February 9, 2020
“In 1920, suffrage was not a foregone conclusion for women anywhere in the United States, and it was a hard battle for New Jersey advocates, even as the birthplace of Alice Paul, renowned suffragist and Chairman of the National Woman’s Party,” writes Dr. Kristin O’Brassill-Kulfan, Coordinator and Instructor of Public History, Rutgers History Department. The author of Vagrants and Vagabonds Poverty and Mobility in the Early American Republic, O’Brassill-Kulfan, a public historian who runs the public history program at Rutgers University, reflects on the ratification of the nineteenth amendment in New Jersey and the work of the New Jersey suffragists.
One the 100th anniversary of New Jersey's ratification of the 19th amendment, O’Brassill-Kulfan writes:
One hundred years ago today, New Jersey was the 29th state in the union to ratify the Nineteenth Amendment to the U.S. Constitution, granting suffrage to most white women in the nation, when its state legislature voted in favor of women’s voting rights on February 9, 1920. New Jersey’s history with women’s suffrage was complex—it was briefly the only state not to preclude women from voting on account of sex in 1776.
In 1915, along with New York and Pennsylvania, New Jersey’s male electorate defeated a referendum offering suffrage to women by a resounding 51,108 votes. So, in 1920, suffrage was not a foregone conclusion for women anywhere in the United States, and it was a hard battle for New Jersey advocates, even as the birthplace of Alice Paul, Chairman of the National Woman’s Party.”
In January 1920, members of the National Woman’s Party’s New Jersey Branch made countless visits to the offices of the state’s legislators and to the State House itself. While the suffrage movement had been spearheaded and carried out on the ground by women for decades, in order to win legislative change, advocates needed the support of male voters and policymakers. This was no easy feat, with numerous parties and anti-suffrage coalitions opposing them at every turn. Alison Turnbull Hopkins, Chairman of the New Jersey Branch, reported that she and party organizer Betty Gram (pictured here receiving a congratulatory handshake from New Jersey Congressman Joseph S. Frelinghuysen in Trenton after the ratification vote) frequently visited the governor’s office to build sympathy with Governor Edward I. Edwards, where they found support that lent them “greater courage to carry on the fight.”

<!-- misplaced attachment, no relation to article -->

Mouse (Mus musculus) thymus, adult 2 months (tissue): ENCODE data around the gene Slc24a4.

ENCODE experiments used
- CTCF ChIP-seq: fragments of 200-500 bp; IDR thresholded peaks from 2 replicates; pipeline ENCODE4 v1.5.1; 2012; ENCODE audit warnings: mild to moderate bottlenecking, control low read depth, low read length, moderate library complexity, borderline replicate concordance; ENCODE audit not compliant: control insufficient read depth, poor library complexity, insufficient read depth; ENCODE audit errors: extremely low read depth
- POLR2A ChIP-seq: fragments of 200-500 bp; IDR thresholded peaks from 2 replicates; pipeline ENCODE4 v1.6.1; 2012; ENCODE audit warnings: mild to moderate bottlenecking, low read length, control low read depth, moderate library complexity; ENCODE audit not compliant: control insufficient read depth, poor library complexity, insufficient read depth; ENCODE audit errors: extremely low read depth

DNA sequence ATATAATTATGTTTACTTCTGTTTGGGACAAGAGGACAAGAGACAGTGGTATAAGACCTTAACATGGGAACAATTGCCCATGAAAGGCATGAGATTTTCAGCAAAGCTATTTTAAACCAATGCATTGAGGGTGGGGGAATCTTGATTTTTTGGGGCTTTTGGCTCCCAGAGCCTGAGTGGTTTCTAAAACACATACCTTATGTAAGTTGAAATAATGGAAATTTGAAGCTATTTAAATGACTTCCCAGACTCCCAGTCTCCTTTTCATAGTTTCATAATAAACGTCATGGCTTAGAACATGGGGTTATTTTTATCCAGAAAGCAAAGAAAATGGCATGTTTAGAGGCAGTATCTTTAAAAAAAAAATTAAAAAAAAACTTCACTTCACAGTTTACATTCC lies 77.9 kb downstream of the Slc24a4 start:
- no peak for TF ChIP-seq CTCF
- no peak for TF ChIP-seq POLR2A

When the legislature passed the so-called “Susan B. Anthony” amendment that February, newspapers across the state reported that the state’s suffragists were, in the words of New Brunswick’s Daily Home News, “jubilant” and eager to “rush” a signed copy of the state’s resolution to Washington, D.C.
Local activist and President of the New Jersey Woman Suffrage Association, Lillian F. Feickert of Plainfield, NJ, voiced confidence that the state’s positive vote indicated that the subsequent seven state votes needed to meet the 36 state bar for ratification would follow. She was eager to shift gears and begin educating women about “their responsibilities” now that they were gaining full citizenship.
New Jerseys’ suffragists took only a brief moment to celebrate a hard-won victory before regrouping for the fights ahead. New Jersey suffragist Alice Paul continued her advocacy for suffrage nationwide, and after the passage of the Nineteenth Amendment, helped draft and promote the Equal Rights Amendment, which has, nearly a century after its first introduction in 1923, finally been approved in 2020 by the 38th state, Virginia.
Alice Paul’s childhood home, Paulsdale, in Mount Laurel, NJ, is preserved as a National Historical Landmark because of her role in the suffrage movement, and now houses the Alice Paul Institute, which advocates for the preservation of cultural heritage related to women’s history and promotes women’s leadership development. The site is open to the public and tours are available; learn more at their website: https://www.alicepaul.org.
Forward through the Darkness, Forward into Light.
The year 2020 marks the 100th anniversary of the passage of the 19th Amendment, the largest expansion of democracy in U.S. history. While adding millions to the voting roles, the struggle to include African Americans and other marginalized communities continues. This article is part of a centennial series of reflections by Rutgers scholars on the impact of women’s right to vote.